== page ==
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HomeBreakingThe number attending Panthaku celebration in Yangon slowly increasing post-coup

The number attending Panthaku celebration in Yangon slowly increasing post-coup

An increasing number of Yangon residents took part in Panthaku celebrations on Nov. 7 – which takes place on the night of the Tazaungdaing festival – a resident of North Okkalapa Township told DVB. Panthaku is a traditional Burmese custom where people donate cash, rice, oil, salt, clothes, and cash during the night of Tazaungdaing by leaving it out on the street for others in need. 

“I used to discard K300,000 ($143 USD) for Panthaku donations every year to bring joy to those suffering from financial difficulties. I collected a small amount of money every month for this celebration,” a resident of North Okkalapa said. “As our township is under martial law, many people were looking for Panthaku donations very early,” another man said. A North Dagon resident said he took his family out to collect Panthaku donations for survival rather than to celebrate. “We are a family of five and live in a hostel. All of us picked up Panthaku donations last night. We got over K30,000 ($14 USD) and five baskets of rice, and it will cover us for a week,” he said.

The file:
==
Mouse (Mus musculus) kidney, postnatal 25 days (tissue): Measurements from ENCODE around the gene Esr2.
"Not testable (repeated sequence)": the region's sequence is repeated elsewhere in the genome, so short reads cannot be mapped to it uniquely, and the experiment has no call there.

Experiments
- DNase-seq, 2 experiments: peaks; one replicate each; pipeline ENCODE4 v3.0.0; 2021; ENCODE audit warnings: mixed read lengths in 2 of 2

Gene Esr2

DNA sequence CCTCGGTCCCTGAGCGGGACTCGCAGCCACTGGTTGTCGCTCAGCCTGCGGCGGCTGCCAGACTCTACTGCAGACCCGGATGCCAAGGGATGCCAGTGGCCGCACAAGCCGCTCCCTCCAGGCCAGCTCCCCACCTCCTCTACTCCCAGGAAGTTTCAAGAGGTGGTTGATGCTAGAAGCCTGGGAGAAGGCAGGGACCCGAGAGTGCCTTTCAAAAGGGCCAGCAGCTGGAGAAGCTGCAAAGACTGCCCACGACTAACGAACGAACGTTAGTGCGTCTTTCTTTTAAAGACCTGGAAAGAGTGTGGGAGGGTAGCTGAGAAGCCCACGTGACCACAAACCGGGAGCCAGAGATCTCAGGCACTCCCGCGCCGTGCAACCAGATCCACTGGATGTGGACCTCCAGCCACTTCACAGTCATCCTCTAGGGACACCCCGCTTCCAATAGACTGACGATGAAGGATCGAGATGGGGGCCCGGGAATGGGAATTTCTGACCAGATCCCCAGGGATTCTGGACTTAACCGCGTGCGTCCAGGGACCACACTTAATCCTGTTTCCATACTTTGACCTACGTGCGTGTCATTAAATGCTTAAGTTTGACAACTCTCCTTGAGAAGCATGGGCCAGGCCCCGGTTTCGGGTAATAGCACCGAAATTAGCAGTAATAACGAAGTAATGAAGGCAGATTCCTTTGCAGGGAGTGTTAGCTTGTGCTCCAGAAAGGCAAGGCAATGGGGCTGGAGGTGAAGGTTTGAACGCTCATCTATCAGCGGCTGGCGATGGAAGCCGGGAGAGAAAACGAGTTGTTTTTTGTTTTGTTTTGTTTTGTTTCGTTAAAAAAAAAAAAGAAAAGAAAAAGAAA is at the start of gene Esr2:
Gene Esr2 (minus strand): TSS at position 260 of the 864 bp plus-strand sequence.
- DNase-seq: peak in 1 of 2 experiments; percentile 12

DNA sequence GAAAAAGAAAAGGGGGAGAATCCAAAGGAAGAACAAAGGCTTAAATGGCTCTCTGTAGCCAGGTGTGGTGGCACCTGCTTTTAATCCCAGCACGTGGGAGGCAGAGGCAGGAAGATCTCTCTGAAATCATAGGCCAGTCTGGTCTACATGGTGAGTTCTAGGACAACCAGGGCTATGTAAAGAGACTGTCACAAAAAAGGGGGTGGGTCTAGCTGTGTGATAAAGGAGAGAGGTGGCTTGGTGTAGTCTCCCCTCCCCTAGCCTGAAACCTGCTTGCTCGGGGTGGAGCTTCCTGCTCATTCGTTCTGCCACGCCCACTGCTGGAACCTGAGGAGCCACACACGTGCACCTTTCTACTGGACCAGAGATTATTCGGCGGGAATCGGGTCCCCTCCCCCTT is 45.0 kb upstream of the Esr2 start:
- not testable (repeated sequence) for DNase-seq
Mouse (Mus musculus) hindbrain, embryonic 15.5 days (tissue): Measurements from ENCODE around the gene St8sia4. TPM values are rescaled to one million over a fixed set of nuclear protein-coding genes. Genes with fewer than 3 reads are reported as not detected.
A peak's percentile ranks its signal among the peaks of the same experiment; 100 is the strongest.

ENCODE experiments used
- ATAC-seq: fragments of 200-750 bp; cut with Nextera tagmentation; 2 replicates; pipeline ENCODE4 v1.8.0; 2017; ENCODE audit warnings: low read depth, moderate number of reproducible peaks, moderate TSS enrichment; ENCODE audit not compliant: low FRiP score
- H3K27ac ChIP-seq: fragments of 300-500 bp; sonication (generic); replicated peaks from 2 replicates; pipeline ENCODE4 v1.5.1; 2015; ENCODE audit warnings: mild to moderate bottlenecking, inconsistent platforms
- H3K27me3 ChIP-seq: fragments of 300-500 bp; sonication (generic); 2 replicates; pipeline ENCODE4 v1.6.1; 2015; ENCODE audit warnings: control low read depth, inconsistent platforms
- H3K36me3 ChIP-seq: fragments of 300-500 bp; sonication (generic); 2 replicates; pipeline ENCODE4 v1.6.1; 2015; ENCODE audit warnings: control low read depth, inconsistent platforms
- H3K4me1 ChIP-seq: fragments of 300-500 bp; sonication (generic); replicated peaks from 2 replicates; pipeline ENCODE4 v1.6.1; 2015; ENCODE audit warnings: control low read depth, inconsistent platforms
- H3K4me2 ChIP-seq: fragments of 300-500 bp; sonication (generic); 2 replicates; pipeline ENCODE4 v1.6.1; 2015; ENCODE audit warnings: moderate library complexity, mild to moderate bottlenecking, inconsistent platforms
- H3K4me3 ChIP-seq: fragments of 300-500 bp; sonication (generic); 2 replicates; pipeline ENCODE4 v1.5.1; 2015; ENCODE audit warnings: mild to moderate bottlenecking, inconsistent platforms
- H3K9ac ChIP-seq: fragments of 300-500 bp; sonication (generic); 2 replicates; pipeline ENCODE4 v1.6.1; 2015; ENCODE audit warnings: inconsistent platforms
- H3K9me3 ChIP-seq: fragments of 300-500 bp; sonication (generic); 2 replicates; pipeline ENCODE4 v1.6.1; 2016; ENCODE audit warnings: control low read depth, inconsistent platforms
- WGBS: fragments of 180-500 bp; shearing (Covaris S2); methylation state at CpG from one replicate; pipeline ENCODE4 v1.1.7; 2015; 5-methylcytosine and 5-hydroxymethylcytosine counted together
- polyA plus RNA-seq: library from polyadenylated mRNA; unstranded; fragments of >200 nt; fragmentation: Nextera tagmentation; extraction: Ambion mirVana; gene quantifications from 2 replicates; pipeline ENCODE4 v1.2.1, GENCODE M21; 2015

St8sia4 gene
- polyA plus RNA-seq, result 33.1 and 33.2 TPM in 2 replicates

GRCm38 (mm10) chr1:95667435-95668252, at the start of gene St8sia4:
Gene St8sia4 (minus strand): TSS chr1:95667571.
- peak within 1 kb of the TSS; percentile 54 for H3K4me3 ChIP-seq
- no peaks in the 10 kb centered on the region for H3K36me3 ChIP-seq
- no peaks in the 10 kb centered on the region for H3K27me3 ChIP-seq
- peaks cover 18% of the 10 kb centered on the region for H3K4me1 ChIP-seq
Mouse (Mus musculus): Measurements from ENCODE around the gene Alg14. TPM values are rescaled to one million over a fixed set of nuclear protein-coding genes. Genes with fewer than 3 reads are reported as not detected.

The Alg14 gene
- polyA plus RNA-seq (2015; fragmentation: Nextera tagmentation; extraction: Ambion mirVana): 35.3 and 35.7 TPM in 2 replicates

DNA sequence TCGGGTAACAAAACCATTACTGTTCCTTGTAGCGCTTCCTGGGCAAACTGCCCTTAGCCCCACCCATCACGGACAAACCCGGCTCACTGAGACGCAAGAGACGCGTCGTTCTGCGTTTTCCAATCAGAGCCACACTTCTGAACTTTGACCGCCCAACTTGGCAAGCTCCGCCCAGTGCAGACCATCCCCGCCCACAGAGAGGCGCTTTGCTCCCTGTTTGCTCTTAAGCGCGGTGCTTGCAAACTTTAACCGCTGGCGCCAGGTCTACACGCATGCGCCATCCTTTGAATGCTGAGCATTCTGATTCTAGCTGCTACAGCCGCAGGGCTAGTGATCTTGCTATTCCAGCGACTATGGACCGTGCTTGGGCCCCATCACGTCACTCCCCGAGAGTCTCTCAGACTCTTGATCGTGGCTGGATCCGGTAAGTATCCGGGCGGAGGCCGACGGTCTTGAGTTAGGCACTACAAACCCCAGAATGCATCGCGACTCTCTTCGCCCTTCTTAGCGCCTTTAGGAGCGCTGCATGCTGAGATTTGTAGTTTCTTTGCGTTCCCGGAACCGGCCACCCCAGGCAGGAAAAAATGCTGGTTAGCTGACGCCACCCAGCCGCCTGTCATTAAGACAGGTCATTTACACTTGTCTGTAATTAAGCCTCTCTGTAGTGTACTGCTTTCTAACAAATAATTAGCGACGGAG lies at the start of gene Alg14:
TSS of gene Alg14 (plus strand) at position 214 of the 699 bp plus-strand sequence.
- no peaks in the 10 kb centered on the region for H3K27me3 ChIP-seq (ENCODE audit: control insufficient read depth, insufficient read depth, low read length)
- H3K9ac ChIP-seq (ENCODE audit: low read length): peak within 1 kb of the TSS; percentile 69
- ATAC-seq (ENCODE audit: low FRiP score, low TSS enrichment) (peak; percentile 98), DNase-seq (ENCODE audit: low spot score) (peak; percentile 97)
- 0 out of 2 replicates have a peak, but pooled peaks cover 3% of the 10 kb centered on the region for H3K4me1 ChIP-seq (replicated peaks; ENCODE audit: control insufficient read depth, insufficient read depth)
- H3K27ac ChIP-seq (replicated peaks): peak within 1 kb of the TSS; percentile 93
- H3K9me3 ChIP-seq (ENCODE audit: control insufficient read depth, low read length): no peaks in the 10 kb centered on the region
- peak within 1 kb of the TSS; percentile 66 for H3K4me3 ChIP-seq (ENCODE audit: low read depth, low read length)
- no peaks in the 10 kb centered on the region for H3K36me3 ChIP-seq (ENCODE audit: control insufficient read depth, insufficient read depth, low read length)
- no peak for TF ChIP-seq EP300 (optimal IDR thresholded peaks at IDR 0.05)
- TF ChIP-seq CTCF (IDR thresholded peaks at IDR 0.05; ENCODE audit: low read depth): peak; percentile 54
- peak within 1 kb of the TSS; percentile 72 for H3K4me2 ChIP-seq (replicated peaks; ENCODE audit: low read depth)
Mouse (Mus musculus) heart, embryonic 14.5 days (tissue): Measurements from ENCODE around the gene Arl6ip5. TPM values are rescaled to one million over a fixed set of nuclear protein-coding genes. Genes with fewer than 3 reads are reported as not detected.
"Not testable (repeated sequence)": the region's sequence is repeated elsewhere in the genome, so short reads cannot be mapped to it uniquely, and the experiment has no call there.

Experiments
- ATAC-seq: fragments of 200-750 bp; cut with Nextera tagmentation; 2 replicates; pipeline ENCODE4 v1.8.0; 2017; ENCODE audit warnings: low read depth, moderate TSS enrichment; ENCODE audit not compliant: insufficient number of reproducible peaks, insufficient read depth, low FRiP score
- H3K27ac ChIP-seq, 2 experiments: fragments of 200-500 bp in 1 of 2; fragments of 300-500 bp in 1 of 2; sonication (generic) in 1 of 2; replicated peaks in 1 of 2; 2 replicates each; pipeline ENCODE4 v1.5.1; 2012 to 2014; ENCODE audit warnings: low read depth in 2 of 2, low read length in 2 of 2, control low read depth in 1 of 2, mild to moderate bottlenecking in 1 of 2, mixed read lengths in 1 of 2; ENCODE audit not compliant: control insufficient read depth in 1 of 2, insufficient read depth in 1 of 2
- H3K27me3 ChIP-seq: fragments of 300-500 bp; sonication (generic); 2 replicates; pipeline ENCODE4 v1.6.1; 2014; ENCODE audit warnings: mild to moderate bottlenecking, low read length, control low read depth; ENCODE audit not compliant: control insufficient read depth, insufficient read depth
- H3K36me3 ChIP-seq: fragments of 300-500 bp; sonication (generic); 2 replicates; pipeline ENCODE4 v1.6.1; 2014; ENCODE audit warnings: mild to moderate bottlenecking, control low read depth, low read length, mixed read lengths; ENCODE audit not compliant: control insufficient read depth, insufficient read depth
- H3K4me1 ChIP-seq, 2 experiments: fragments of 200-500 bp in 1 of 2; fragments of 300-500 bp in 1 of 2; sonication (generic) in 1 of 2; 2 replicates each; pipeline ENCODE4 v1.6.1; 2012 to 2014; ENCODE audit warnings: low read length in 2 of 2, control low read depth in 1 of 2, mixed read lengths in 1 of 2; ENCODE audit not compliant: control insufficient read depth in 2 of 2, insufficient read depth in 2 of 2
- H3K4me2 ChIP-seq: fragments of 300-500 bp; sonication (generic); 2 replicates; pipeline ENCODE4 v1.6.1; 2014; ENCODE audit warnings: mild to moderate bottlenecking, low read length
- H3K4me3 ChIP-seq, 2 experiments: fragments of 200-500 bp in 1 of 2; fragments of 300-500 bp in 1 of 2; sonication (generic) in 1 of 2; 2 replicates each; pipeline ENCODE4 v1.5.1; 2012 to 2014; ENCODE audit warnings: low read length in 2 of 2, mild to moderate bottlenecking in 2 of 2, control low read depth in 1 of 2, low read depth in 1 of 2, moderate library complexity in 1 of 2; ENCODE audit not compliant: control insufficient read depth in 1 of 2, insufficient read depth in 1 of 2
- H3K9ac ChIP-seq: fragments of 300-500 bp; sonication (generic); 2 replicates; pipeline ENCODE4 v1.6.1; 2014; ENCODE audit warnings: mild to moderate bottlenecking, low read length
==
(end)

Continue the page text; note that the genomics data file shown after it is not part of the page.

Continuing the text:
Safety and security was on the minds of most Yangon residents due to the increase in violent crime following last year’s military coup. Five people have been killed and four have been injured in attacks across the city so far this month. “Even though we picked up other’s donations at night, we were scared that explosions, arrests or robberies could occur under the cover of darkness. House owners also eyed us suspiciously when we looked for things,” a Hlaing Tharyar resident said.

In Yangon, Panthaku celebrations ended at 10 p.m. for residents of South Dagon, North Dagon, Shwe Pyithar, Hlaing Tharyar and North Okkalapa Townships, as all are under martial law. Prior to the 2021 military coup, the night of Tazaungdaing was filled with traditional celebrations such as Panthaku donations, family gatherings, large outdoor events, and concerts free for the public. Events like this have been slow to scale up over the past few years due to the COVID-19 pandemic, and the political and economic crisis caused by the coup.

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